Will 2005 be the year grids complete their evolution from the ivory tower to the boardroom? The major OEMs seem to think so and are investing heavily in grid agendas.
Grid computing has been the province of academia, government, and science labs for most of its young life. According to some experts, however, it has quietly, albeit steadily, picked up a fan base in the commercial sector. Further, it is expected to become an integral part of the technology landscape in the near future.
"We are on the brink of an explosion in the use of grid technologies," says Dr. Carl Kesselman, who leads USC/Information Sciences Institute's grid technologies center, and was one of the founders of the Globus Project. "Increased deployment of grid technologies in the commercial sector will break the traditional silos that characterize current infrastructure deployments."
Wise to this trend, IBM, Dell, Sun, and other major hardware vendors are investing heavily in grid agendas. IBM, for example, is all over prime time TV with its ads for Blue Gene, a number-crunching service that offers grid-based supercomputing on demand.
"The real business value of the grid lies in the ability to lash together disparate and widely dispersed computing and data resources across an organization in new ways." Al Bunshaft, vice president of grid sales at IBM
"The movement of grids to commercial enterprises is similar to the way the Internet moved from the research and academic circles to the business world in the nineties," says Al Bunshaft, vice president of grid sales at IBM. "Our commercial grid customers include Charles Schwab, Hewitt, RBC Insurance, Royal Dutch Shell, Jaguar/Land Rover, and Nippon Life Insurance Group."
IBM is now very much a part of the grid community. Big Blue believes grids represent the latest evolution of distributed computing, with virtualization being the main driving force. The company is a member of the Global Grid Forum, the worldwide standards-making body for grid, and the Globus Consortium, which develops the Globus toolkit an open source toolkit for application developers. The Globus Consortium has been particularly active in developing and spreading grid technologies to the enterprise.
People understandably think of grid computing as a way to aggregate the performance of many systems to build a virtual supercomputer. The World Community Grid, for example, allows individuals to donate unused processing power to scientific problems. More than 100,000 devices have participated in this grid since it launched in December 2004. Computer users have contributed more than 8,000 CPU years of processing power to a human protein folding research project. This highlights the inherent value of a grid solving classes of problems that could never be addressed any other way, even with the largest supercomputers.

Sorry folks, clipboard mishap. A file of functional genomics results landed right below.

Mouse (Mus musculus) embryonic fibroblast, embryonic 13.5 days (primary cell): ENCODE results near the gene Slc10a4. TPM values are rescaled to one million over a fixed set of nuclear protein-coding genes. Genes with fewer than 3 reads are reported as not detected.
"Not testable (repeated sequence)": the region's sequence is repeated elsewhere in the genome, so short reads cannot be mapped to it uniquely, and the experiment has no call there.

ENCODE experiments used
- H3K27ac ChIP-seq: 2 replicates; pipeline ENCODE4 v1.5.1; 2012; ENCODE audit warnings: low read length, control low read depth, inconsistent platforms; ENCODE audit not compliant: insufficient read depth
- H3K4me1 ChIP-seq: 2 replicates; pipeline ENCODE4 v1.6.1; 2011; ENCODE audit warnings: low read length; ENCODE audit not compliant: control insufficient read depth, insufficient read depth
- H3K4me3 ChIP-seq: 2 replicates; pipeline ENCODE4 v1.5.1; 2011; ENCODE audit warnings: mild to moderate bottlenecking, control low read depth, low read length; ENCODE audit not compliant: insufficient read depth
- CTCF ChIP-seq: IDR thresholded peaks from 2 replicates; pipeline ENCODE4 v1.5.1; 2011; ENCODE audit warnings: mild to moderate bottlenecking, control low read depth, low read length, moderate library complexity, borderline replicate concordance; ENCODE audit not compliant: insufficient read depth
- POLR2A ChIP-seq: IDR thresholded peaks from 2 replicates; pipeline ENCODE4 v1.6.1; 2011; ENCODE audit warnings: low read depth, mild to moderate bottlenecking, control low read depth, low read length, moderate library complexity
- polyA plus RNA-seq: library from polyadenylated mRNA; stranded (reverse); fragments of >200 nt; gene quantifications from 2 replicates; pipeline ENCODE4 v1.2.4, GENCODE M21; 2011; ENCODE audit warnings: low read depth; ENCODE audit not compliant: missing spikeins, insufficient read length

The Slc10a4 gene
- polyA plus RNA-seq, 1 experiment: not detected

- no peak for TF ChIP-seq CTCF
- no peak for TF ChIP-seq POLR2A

"Grid computing is used to increase the amount of processing power that can be applied to a single or a small number of tasks," says Dan Kusnetzky, program vice president, system software, Enterprise Computing Group at IDC. "It is also utilized to increase the amount of storage available to a single or a small number of tasks, provide higher levels of scalability or reliability for a number of tasks, and optimize the use of a pool of computing resources."
Many see the concept of optimization as broadening the horizons of grid computing. After all, not every business requires supercomputing-class processing power. So what's the value of a grid? It turns out that information grids are a smart way to link together information located in multiple locations.
In a recent project with Germany-based Audi, for example, IBM's WebSphere Information Integrator was used in tandem with an engineering analysis application from MSC Software to manage design and analysis information across Audi in Germany and its subsidiary SEAT in Italy.
"Information grids like this will make designers more productive, facilitate collaboration among partners, and give researchers insights into information that were otherwise impossible," says Bunshaft
Yet another area where grids might exert a telling impact is in application optimization. This touches the way organizations deploy applications and use their hardware infrastructure: Instead of applications being tightly coupled to dedicated hardware, a grid can unpin them from specific hardware, making decisions at runtime as to where it's most efficient to run the application. This usage of grids has the potential to knock out the tradition of low server utilization rates, as it makes untapped capacity available on demand.
"The real business value of the grid lies in the ability to lash together disparate and widely dispersed computing and data resources across an organization in new ways," says Bunshaft. "Companies can harness these previously untapped assets to accelerate business, analytical, and scientific processes; improve collaboration; and provide employees on-demand access to vast IT resources."
>> Grid Options